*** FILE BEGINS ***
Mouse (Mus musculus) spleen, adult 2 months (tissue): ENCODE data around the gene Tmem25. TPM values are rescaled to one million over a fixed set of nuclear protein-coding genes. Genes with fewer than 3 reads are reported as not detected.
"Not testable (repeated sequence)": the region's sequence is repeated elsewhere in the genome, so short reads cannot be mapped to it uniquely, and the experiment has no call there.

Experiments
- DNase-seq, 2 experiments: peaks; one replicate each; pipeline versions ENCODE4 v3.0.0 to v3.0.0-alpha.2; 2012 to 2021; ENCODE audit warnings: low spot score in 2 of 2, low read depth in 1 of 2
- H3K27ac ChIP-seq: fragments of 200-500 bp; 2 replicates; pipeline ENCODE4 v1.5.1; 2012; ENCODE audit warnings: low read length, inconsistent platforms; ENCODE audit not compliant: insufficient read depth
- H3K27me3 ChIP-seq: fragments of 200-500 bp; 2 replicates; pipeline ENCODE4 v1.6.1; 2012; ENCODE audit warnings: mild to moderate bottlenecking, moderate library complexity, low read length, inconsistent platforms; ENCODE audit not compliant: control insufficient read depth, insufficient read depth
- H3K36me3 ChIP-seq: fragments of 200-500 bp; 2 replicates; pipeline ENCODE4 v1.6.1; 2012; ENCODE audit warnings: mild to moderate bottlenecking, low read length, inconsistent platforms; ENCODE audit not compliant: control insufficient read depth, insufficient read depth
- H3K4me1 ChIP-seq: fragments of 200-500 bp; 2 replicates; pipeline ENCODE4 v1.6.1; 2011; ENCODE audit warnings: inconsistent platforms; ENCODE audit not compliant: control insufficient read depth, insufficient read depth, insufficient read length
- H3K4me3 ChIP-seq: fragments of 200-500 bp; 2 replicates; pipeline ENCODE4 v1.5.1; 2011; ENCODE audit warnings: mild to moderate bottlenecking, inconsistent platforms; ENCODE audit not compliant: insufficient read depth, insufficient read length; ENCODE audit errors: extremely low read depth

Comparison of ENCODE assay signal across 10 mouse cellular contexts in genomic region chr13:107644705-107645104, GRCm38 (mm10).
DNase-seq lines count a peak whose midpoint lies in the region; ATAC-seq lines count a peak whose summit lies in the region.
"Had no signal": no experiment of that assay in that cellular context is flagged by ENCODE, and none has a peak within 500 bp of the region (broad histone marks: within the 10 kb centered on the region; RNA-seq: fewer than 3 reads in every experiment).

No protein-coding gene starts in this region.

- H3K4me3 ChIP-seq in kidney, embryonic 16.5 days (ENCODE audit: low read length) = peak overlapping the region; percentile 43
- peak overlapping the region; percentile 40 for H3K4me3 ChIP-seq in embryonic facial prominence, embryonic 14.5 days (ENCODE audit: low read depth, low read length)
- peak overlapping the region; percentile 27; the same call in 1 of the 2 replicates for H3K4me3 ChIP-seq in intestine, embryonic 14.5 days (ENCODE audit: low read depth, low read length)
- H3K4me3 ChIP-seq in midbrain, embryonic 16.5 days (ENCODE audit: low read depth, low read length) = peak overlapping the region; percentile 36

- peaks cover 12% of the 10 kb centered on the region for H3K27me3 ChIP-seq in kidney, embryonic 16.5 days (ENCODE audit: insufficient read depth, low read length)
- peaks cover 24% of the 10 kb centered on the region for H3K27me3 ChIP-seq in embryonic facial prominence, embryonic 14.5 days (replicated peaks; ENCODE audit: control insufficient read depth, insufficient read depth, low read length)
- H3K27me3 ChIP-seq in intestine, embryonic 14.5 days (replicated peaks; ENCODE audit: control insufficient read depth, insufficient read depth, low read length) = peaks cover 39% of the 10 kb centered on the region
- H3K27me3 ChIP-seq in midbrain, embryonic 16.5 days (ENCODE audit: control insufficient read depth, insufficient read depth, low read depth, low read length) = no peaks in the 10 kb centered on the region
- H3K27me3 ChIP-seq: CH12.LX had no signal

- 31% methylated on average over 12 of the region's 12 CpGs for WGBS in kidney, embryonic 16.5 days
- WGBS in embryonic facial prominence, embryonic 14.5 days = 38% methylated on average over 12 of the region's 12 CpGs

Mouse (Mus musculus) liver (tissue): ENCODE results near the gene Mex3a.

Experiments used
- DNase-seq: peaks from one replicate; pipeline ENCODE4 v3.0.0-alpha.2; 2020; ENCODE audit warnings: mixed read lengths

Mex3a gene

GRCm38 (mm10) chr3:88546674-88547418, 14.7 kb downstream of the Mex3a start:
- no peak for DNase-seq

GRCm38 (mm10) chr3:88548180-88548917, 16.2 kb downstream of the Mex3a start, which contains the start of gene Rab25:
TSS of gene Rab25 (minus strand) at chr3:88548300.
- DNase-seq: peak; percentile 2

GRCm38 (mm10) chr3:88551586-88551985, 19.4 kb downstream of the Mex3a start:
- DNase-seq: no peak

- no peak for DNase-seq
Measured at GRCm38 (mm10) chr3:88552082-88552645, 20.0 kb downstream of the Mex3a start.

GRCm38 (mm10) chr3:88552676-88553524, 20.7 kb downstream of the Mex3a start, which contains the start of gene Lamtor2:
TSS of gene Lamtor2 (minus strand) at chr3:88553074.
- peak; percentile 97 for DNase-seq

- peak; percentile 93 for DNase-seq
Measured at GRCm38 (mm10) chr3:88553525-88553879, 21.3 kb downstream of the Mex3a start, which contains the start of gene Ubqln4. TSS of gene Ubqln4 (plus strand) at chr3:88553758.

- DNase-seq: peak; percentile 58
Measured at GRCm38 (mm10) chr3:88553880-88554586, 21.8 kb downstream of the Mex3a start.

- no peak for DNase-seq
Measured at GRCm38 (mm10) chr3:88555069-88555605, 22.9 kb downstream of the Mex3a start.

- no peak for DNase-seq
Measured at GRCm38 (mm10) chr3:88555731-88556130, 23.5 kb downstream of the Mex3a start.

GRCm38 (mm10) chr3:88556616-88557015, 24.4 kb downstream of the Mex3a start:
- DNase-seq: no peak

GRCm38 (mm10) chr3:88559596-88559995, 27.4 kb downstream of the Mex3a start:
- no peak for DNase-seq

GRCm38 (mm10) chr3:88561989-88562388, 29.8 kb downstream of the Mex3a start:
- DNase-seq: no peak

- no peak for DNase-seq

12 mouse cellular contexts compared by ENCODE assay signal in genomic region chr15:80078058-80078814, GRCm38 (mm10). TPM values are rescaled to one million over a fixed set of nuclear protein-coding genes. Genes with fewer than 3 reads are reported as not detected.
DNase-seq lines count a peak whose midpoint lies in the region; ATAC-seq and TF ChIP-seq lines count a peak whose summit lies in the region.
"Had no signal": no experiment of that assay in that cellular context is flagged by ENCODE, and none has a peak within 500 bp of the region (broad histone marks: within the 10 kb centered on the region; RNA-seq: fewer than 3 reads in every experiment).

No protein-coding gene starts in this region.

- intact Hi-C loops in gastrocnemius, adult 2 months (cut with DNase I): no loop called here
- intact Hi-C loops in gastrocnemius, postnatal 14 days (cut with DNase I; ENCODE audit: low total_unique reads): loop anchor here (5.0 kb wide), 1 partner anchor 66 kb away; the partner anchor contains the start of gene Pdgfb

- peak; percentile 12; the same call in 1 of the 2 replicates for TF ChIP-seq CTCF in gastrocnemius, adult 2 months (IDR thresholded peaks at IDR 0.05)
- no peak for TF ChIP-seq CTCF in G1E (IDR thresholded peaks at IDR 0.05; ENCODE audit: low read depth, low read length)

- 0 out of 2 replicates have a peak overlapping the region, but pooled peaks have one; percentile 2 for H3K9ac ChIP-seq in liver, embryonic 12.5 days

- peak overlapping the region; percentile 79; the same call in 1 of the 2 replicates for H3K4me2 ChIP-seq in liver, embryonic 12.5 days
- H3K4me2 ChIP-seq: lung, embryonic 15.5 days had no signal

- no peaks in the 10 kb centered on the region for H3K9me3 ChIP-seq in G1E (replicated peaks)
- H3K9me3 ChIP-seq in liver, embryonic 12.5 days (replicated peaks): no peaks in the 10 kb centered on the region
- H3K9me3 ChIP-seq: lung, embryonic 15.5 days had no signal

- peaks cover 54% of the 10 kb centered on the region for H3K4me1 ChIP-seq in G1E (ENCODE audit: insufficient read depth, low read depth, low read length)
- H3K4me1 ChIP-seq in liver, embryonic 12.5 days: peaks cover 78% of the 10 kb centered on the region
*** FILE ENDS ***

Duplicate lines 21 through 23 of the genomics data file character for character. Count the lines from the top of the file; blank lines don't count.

- H3K27me3 ChIP-seq in midbrain, embryonic 16.5 days (ENCODE audit: control insufficient read depth, insufficient read depth, low read depth, low read length) = no peaks in the 10 kb centered on the region
- H3K27me3 ChIP-seq: CH12.LX had no signal

- 31% methylated on average over 12 of the region's 12 CpGs for WGBS in kidney, embryonic 16.5 days